Zum launches out of beta today. Can it make parents trust the Uberization of child care?
While Ritu Narayan was working as a group product manager at eBay, she faced a challenge familiar to many working parents: “Both of my kids transitioned from home to car to school, and suddenly I had the pressure of being at three or more places at the same time,” she says. “I no longer needed a dedicated nanny or assistant at home, but finding somebody part-time who was very trustworthy and reliable to pick up my kids, take them to activities, and stay with them at home while I’m still at work was challenging.”
When she noticed many other parents had this same complaint, she decided to do something about it. The resulting product is Zum, an on-demand ride and care service for kids in the 5 to 15 age range that launches out of beta today. Through the Zum app, parents can summon a driver for their kid in the same way they’d summon an Uber vehicle, with the tap of a button. The app provides a photo of the assigned driver and their vehicle, along with their personal background. Parents can track the car’s location and are notified when their child is picked up and dropped off. Payment and reviews all happen inside the app, as well.
Convenience and ease of use aside, Zum faced a real hurdle: Would parents trust a stranger to drive their kids around town? Child care preferences are incredibly personal, and many parents want to get to know potential babysitters before placing children in their care. “When parents give their kids to someone, it’s a big deal,” says Narayan. “We knew the only way they would give it a try is if they were very sure.”
Initially, parents wanted to interview the Zum drivers before working with them, but Narayan quickly realized this wasn’t a scalable option. She needed to find a stringent way to screen drivers, or “Zumers,” that would put parents’ minds at ease. Zumers must be over the age of 21, have a minimum of three years’ driving experience, and a clean DMV record. They must pass a background check and have previous child care experience under their belt. They provide their own vehicle, which Zum regularly inspects for safety. Driving habits are monitored remotely, and the company insures both drivers and passengers for $1 million. Cars come equipped with booster seats for young children.
But there was still something off about the idea of putting your kids in a car with a new person each time they need a ride. “If you find a random person each time, that’s a lot of change for the family,” Narayan says. The solution? Give each family a small, dedicated pool of up to six caregivers who rotate shifts. That way, the kids get to know the drivers, and the drivers get to know the family’s particular needs and schedules.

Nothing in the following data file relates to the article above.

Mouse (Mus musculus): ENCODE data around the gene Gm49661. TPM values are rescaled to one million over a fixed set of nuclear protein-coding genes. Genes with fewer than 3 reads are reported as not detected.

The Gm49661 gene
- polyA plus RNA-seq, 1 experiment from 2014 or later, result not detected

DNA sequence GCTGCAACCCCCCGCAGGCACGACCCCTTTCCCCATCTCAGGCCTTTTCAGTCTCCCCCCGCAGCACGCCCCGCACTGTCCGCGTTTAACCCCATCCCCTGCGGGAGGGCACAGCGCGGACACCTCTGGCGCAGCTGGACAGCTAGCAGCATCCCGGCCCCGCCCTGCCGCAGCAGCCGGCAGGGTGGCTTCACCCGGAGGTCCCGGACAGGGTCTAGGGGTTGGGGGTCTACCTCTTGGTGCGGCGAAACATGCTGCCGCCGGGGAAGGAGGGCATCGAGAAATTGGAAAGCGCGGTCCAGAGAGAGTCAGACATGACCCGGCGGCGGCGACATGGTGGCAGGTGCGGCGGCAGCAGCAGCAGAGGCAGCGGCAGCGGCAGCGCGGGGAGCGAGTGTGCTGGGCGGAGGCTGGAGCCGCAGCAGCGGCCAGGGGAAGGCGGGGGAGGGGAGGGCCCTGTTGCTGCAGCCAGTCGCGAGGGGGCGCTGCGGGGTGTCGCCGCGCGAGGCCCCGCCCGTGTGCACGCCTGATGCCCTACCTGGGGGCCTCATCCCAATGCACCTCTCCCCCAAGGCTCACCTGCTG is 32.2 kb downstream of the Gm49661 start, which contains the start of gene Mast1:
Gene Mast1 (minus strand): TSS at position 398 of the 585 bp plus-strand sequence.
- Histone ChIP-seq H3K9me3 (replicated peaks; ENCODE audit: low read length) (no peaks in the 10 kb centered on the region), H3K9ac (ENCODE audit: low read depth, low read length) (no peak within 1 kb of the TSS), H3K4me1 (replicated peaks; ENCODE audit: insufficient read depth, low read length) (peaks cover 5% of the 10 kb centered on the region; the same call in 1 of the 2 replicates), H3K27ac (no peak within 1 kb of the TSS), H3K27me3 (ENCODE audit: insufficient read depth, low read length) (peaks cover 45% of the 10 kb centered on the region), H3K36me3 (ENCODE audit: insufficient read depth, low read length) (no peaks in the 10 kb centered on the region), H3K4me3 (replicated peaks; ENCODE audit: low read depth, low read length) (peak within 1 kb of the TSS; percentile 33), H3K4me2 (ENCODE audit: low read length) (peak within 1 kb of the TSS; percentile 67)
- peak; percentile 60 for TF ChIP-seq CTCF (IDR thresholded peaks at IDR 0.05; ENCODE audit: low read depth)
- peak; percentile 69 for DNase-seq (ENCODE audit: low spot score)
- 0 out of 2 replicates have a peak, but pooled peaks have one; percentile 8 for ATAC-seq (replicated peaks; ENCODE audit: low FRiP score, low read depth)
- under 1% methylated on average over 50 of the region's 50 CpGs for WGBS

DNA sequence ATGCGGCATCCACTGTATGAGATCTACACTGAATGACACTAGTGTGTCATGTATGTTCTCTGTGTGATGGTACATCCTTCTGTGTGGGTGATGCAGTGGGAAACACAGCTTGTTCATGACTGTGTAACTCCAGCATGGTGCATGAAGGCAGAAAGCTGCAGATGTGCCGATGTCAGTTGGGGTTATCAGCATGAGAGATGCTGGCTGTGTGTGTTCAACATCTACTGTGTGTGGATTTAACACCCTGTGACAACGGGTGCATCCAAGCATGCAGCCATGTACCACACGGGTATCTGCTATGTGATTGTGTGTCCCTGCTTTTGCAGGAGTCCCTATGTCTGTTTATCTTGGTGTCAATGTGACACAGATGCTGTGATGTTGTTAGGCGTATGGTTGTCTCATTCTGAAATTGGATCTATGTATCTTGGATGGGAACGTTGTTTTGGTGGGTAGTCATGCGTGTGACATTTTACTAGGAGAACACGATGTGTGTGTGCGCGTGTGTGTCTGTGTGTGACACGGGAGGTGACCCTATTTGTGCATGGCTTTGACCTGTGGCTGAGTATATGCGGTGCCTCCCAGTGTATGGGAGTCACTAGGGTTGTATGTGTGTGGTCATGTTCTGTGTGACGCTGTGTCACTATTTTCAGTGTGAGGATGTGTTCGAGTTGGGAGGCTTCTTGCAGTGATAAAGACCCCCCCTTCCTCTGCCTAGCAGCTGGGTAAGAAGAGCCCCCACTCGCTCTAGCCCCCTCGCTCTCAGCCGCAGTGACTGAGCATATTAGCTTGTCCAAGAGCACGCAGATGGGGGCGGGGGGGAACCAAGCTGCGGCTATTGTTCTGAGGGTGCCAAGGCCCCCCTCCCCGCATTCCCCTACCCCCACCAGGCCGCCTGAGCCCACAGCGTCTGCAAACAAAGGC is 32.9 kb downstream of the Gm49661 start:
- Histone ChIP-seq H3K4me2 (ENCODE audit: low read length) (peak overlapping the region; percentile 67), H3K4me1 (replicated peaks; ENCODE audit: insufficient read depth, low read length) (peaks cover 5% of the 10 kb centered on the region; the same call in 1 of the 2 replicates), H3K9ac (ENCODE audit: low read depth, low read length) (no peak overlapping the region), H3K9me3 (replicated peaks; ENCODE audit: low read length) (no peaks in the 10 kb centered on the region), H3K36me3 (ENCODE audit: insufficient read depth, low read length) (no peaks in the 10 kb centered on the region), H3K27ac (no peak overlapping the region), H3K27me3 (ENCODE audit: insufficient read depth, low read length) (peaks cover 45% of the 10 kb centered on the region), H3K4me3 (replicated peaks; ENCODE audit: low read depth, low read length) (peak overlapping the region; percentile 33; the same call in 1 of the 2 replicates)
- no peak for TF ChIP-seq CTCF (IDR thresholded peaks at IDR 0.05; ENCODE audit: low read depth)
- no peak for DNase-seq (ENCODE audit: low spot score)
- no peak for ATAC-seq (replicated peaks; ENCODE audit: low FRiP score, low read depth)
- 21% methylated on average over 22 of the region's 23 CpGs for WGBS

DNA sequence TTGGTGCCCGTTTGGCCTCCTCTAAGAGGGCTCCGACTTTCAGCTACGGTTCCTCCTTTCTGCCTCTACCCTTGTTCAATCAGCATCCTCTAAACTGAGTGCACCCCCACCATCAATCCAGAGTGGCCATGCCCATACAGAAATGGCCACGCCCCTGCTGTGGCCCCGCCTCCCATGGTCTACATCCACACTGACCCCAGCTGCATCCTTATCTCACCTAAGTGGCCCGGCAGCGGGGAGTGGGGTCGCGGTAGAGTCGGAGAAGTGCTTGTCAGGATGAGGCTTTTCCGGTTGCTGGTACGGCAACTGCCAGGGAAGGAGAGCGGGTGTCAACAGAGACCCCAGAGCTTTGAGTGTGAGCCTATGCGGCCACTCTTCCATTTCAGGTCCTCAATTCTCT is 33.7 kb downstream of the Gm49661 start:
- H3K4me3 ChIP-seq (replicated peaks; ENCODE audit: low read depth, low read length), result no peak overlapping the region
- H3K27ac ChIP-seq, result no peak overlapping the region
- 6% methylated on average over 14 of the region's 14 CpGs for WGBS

Since launching its pilot program in the Bay Area last July, Zum has added roughly 500 families to its list of customers. Of those, 90% use the service every week and 40% use it every day. Zum is in direct competition with a similar service in the Bay Area called Shuddle, but appeals to parents with kids between the ages of 5 and 8 who might still need a booster seat. Shuddle only provides rides for kids aged 8 and up. Zum also offers a child care component, so if kids need extra supervision before or after being dropped off, Zumers will stick around. “What we’re building is an on-demand trustworthy platform for family services,” Narayan says.
What perhaps gives Zum an additional edge is its self-learning algorithm that pairs drivers with families based on their compatibility. “We look for whether they have a boy or a girl, and what kind of interest the kid has,” Narayan says. “If the kid is going for basketball, someone who has a background in basketball and a love for basketball is great. If they talk about that specific activity with the kid, the bonding is deeper. So all of these things we take into the database as we onboard people, and it becomes easy for us to do the match.” Parents can provide specific instructions directly in the app for the driver to see. And if they had a bad experience with a driver, they can request to never be paired with them again, although Narayan says that’s never happened.
Dara Wambach works in regulatory affairs for Global Blood Therapeutics and says her schedule makes it difficult to shuttle her 8-year-old daughter to weekly appointments, so she relies on Zum. “It’s so reassuring to know I don’t have to miss a meeting because school is out early,” she says. “I tell the school who is coming and it’s always the same people. I’m delighted with that because my daughter knows them already.”
Zum plays to both sides of the child care equation, ensuring child care providers get regular work, while parents only pay for the rides they use rather than hiring a dedicated driver with a guaranteed minimum rate or hours.
Rides are priced based on mileage and start at $16 for a single kid and $8 for carpool kids. A 10-mile ride for one child costs around $24, Narayan says. If you want on-site child care before or after the ride, that’s $6 every 15 minutes. Drivers can make up to $2,400 a month by driving five or six hours a day, Narayan says. Tipping isn’t required or encouraged, “to ensure the behavior of the child care provider is not dependent on the tip they’re getting from families.” Zumers foot the bill for gas and car maintenance, but have the benefit of setting their own hours and saying no to rides if they aren’t available. One driver, Jennifer Wong, told me her pay comes to about $25 an hour.
Now that it’s open to the public, Zum plans to expand throughout the Bay Area before launching in 14 other cities, including Chicago, New York, and Washington, D.C.
Source: Fast Company, Jessica Hullinger
Photo: Ritu Narayan, CEO of Zum
Jessica Hullinger is a freelance journalist who covers innovation, tech, and science.